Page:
How to learn anything?

To master any skill such as performing a dance move, playing an instrument or throwing a ball into a basket requires practice. Practice is repeating an action over and over to make it easier, faster, and more confident. So how does practice make us better and better?

Our brains have two types of neural tissue: gray matter and white matter . Gray matter processes information in the brain, directing signals and sensory stimuli to nerve cells, while white matter is mainly made up of fatty tissue and nerve fibers. To get our bodies moving, information needs to be transferred from the gray matter of our brain, down the spinal cord, through a chain of nerve fibers called axons to our muscles.

Axons are found in a fatty-coated white matter called myelin . And that very cover seems to change practice. Myelin is like the insulation of electrical cables. It prevents the loss of energy from the electrical signals the brain uses, moving them more efficiently along neural pathways.

How to learn anything?
Practice is repeating an action over and over to make it easier to do it.

Several studies in rats have shown that repetition of physical movement increases the myelin sheaths that insulate axons. The more membrane, the greater the separation around the axon chains, creating a superhighway for information connecting your brain to your muscles. Therefore, the myelin layer of nerve pathways is what gives them an advantage because nerve signals are transmitted more quickly and efficiently.

There are many theories about the attempt to quantify the number of hours, days, and even years of practice required to master a certain skill. However, to become good is not simply the number of hours of practice, but also the quality and effectiveness of practice. Effective practice is about being fit, focused, and always aiming to the limits of your current abilities. So if effective practice is the key, how can we make the most of our practice time?

Focus on the task at hand by minimizing distractions like turning off your computer or TV and putting your phone on airplane mode. Laptops, phones, and especially Facebook are the easiest sources of distraction. A study on the results of observing 260 students doing exercises, concentrating for only about 6 minutes at a time, then getting distracted by technology devices.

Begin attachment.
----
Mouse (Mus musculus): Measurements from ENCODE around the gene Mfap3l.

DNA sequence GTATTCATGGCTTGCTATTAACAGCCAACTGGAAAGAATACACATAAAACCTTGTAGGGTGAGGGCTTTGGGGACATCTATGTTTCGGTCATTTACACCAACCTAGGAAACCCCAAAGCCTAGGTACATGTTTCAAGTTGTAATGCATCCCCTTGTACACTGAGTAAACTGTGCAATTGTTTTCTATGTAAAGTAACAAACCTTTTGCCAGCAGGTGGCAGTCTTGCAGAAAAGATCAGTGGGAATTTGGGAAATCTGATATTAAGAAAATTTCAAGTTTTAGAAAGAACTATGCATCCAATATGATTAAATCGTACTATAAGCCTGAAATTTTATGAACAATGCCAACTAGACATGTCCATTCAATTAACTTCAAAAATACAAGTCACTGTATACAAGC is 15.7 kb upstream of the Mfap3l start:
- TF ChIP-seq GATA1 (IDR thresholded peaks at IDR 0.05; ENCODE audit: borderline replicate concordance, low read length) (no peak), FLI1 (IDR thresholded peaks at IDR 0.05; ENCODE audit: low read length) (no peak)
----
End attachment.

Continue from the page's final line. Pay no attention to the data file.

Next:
Start slowly and accurately, then repeat and slowly increase the speed. Regular repetition with high intensity will help train reflexes more effectively. Along with that is a reasonable time allocation between effective practice and rest time. Studies show that many good athletes, musicians, and dancers spend 50-60 hours a week on their professional activities.

How to learn anything?
Start slowly and accurately, then repeat and slowly increase the speed.

Imagination is also an exercise for the brain. Quite surprising, but many studies show that a movement after practice can continue to be practiced through imagination. In one study, 144 basketball players were divided into two teams. For 2 weeks, Team A practiced physical exercises with one-handed pitches, while Team B just pretended to be practicing them. When they were tested at the end of the test, the average and good players on both teams improved almost equally.

Scientists are getting closer and closer to unraveling the secrets of our brain, then helping people to master the skill in the fastest time. For now, effective exercise is still the best way to push your limits and maximize your potential.